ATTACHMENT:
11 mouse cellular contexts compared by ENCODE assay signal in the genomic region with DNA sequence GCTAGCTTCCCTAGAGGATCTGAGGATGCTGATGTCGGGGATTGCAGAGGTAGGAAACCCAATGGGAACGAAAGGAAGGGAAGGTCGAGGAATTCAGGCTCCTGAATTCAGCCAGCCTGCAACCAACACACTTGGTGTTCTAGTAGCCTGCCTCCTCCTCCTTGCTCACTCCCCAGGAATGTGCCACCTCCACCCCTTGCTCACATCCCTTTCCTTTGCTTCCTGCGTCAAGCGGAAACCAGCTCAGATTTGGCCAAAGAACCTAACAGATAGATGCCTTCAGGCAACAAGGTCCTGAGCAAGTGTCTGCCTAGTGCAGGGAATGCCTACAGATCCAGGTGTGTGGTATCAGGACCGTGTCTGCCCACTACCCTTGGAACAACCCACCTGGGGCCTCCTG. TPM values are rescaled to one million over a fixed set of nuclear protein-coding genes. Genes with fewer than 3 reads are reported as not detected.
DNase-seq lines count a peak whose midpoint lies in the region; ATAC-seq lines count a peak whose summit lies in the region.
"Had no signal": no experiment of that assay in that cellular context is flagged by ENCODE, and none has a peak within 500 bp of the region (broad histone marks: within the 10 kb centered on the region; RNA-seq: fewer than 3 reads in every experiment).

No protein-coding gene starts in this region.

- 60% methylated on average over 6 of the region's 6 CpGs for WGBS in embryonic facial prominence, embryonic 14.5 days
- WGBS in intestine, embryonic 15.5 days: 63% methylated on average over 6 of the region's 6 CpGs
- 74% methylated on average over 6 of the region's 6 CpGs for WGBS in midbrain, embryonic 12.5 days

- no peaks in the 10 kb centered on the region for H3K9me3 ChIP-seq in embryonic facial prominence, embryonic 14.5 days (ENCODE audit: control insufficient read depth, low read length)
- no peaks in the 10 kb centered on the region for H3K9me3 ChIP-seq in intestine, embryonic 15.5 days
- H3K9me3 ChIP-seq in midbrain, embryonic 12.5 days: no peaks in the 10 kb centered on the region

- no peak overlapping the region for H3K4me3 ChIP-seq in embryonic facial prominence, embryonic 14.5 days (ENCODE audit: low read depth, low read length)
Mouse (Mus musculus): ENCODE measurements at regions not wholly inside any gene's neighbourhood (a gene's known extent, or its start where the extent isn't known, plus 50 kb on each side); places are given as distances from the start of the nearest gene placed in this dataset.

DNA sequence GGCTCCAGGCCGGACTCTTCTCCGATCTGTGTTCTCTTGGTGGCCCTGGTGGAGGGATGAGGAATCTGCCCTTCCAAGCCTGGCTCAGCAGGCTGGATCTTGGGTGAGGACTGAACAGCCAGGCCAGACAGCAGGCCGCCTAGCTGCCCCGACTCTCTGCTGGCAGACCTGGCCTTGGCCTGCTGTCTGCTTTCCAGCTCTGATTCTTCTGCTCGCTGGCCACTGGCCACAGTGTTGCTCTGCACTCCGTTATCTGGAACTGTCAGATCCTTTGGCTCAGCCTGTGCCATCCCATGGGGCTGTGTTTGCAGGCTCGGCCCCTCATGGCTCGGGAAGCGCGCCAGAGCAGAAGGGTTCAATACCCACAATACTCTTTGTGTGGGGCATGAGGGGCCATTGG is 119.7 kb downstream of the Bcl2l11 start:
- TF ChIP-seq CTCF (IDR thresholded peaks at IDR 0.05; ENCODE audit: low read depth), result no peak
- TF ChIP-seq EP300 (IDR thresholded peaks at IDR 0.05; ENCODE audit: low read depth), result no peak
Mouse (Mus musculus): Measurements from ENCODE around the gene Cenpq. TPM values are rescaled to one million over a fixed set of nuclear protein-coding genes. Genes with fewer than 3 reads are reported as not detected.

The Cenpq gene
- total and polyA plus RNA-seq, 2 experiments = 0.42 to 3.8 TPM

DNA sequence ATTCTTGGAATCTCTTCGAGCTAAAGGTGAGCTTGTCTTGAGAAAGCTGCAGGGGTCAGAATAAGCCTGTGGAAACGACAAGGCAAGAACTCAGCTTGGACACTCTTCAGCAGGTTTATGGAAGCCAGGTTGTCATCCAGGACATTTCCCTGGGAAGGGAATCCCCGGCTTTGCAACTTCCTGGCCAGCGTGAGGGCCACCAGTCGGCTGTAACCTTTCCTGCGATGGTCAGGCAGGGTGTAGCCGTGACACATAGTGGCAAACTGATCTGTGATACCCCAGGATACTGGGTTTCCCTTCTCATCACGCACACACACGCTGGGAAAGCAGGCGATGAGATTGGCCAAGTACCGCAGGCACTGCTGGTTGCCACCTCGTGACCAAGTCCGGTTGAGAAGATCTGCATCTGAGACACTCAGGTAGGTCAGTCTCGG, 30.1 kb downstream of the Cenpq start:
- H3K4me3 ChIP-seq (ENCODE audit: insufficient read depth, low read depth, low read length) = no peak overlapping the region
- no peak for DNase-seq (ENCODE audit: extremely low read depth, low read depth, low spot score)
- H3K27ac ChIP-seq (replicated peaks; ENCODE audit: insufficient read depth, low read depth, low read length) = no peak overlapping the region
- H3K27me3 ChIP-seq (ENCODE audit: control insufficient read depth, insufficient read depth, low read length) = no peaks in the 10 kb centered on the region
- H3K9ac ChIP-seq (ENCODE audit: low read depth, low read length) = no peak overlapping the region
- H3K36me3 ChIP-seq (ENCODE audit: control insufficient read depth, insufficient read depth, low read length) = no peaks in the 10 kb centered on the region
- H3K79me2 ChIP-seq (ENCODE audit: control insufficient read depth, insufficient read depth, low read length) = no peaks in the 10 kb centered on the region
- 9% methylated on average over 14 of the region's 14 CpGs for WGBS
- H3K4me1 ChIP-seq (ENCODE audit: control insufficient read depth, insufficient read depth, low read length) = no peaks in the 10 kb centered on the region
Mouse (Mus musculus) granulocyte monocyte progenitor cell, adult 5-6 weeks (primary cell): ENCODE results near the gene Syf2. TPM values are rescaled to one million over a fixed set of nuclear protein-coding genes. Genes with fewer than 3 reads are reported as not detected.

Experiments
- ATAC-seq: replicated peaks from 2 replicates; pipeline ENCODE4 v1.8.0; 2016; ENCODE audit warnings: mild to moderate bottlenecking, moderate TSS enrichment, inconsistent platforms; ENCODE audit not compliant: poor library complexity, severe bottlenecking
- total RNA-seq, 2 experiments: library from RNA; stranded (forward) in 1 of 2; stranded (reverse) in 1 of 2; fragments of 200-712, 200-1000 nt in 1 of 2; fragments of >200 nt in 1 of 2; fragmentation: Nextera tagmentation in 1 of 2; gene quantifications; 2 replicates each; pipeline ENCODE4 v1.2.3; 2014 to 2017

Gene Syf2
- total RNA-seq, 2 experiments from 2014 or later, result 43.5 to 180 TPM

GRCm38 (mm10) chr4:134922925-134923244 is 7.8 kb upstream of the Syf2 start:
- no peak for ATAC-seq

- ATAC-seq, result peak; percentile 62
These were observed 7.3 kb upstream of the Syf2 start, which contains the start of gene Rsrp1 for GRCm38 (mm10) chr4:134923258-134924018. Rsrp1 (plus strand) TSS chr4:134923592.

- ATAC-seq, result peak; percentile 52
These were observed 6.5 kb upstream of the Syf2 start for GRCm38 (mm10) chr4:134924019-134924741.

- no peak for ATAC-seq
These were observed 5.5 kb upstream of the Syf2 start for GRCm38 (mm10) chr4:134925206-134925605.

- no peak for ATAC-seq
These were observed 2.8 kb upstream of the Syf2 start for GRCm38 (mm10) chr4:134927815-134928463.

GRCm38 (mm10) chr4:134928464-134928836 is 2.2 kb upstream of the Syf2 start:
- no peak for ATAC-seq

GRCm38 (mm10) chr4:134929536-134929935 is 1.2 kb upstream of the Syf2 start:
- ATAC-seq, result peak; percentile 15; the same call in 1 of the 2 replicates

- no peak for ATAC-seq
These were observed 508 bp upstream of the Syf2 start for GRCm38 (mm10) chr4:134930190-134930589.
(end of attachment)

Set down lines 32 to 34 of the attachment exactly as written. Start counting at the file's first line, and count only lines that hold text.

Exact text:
- total RNA-seq, 2 experiments: library from RNA; stranded (forward) in 1 of 2; stranded (reverse) in 1 of 2; fragments of 200-712, 200-1000 nt in 1 of 2; fragments of >200 nt in 1 of 2; fragmentation: Nextera tagmentation in 1 of 2; gene quantifications; 2 replicates each; pipeline ENCODE4 v1.2.3; 2014 to 2017

Gene Syf2
- total RNA-seq, 2 experiments from 2014 or later, result 43.5 to 180 TPM